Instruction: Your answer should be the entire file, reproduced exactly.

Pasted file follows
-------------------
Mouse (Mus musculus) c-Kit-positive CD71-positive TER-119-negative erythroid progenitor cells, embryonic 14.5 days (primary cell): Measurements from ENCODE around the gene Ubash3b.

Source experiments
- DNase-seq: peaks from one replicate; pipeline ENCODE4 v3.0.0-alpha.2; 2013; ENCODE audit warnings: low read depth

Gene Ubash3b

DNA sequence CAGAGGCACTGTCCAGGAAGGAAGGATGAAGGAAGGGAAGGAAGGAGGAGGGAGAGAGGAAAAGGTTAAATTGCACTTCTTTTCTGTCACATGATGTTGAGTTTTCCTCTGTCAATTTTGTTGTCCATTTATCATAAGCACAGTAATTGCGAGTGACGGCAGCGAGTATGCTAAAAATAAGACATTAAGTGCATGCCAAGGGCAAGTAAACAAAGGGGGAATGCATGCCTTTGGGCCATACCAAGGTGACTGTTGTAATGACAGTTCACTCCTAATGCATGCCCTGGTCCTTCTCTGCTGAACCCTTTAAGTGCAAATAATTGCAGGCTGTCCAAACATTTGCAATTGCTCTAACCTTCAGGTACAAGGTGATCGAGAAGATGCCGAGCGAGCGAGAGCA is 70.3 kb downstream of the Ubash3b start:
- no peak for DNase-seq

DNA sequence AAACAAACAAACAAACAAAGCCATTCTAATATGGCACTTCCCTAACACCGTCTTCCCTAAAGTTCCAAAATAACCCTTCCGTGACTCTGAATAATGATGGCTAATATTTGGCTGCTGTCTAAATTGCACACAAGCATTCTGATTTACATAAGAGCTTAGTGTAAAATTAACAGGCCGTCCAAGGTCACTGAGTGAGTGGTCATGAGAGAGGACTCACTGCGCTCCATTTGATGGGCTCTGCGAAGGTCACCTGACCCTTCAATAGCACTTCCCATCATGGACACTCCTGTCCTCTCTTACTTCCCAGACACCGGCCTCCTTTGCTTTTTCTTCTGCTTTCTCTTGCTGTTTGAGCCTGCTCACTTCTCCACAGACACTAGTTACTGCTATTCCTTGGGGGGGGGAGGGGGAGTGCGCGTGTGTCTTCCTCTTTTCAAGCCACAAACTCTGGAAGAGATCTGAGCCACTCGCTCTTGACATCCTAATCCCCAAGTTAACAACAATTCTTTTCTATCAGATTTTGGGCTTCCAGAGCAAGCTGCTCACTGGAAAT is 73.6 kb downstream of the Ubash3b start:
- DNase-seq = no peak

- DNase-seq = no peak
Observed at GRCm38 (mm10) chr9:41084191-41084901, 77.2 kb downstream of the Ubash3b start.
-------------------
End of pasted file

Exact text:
Mouse (Mus musculus) c-Kit-positive CD71-positive TER-119-negative erythroid progenitor cells, embryonic 14.5 days (primary cell): Measurements from ENCODE around the gene Ubash3b.

Source experiments
- DNase-seq: peaks from one replicate; pipeline ENCODE4 v3.0.0-alpha.2; 2013; ENCODE audit warnings: low read depth

Gene Ubash3b

DNA sequence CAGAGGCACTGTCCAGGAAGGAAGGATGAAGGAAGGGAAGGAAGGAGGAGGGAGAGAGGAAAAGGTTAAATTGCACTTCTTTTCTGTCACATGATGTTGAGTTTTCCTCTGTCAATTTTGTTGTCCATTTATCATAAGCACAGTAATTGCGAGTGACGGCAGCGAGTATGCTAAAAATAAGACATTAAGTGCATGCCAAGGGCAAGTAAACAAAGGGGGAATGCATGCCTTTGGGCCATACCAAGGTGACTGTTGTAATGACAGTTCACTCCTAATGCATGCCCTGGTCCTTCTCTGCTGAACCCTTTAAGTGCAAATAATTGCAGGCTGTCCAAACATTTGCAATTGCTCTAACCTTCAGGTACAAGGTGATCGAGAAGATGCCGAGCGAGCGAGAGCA is 70.3 kb downstream of the Ubash3b start:
- no peak for DNase-seq

DNA sequence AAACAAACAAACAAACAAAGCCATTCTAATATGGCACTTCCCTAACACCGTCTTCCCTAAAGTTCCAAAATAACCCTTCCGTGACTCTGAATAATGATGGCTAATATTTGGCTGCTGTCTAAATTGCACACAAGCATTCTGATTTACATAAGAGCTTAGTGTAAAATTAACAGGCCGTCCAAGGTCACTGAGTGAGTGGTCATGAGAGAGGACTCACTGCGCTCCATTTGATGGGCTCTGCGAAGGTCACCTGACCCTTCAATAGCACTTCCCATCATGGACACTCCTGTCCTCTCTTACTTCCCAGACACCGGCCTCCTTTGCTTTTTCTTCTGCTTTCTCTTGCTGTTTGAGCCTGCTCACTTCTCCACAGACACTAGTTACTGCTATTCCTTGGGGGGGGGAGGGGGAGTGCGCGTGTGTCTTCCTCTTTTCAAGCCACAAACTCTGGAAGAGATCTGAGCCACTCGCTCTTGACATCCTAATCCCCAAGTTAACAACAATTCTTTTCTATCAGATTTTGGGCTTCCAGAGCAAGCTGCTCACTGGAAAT is 73.6 kb downstream of the Ubash3b start:
- DNase-seq = no peak

- DNase-seq = no peak
Observed at GRCm38 (mm10) chr9:41084191-41084901, 77.2 kb downstream of the Ubash3b start.